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A volunteer poll worker wears a VOTE mask waiting in line to help early voters cast their ballots inside of the Franklin County Board of Elections Office on Oct. 6, 2020 in Columbus, Ohio.
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Citizenship

Poll Workers on Election Day Will Be Younger — and Probably More Diverse — Due to COVID-19

By Thessalia Merivaki, Assistant Professor of American Politics, Mississippi State University

Election officials are busily trying to recruit younger volunteers to staff the United States’ roughly 230,000 polling sites on Election Day in November.

Many of the nation's poll workers are reluctant to work during the pandemic because they are, overwhelmingly, older and at high risk of severe COVID-19 infection.

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Poll workers are the gatekeepers of democracy. They check people in, verify their identity, and determine their eligibility to vote. If voters do not appear on the rolls, poll workers trouble-shoot the problem or offer a provisional ballot. Poll workers also explain how the machines work, answer questions about the ballot, and field complaints about long lines.

For all this, they are paid modestly — $12 an hour in Portland, Maine, or up to $280 a day in New York City. So local election officials are used to facing shortages of poll workers.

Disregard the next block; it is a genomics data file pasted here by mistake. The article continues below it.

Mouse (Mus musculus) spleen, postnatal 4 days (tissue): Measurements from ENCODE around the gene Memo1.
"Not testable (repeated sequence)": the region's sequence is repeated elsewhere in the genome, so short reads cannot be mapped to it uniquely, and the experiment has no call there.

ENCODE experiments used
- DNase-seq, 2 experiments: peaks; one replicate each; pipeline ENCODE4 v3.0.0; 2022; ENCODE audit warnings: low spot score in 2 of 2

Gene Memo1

But COVID-19 makes the staffing challenge greater than ever.

Who Are Poll Workers?

There isn’t much research on the cadre of elderly volunteers that run American elections.

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The most comprehensive study of local election administrators, published in 2019 by the Democracy Fund, finds that poll worker recruitment is a constant challenge for election officials. The majority of poll workers are 61 or older. Most are retirees, who arguably have more free time on their hands. They also have a strong sense of civic duty and patriotism, according to academic research and media interviews with volunteers.

Once people have worked the polls, they are likely to do it again, usually at the same polling location. This is in part civic duty but also because election officials — who have limited time and resources for recruitment and training — tend to recruit reliable past workers for the job.

The small, largely white, and older candidate pool means certain people are less likely to serve as poll workers — namely people of color and young people.

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This matters because poll workers, the human dimension of an election, influence voter experience in various ways. As my research has documented, they have significant discretion on issues like verifying eligibility and offering provisional ballots — the ballots used when there are questions about a given voter’s eligibility that must be resolved before the vote can count.

Voters have been wrongly turned away or denied a provisional ballot because of poll worker error, though the 2002 Help America Vote Act requires that provisional ballots be offered to all voters. White poll workers have also shown biases against nonwhite voters, questioning them more intensely.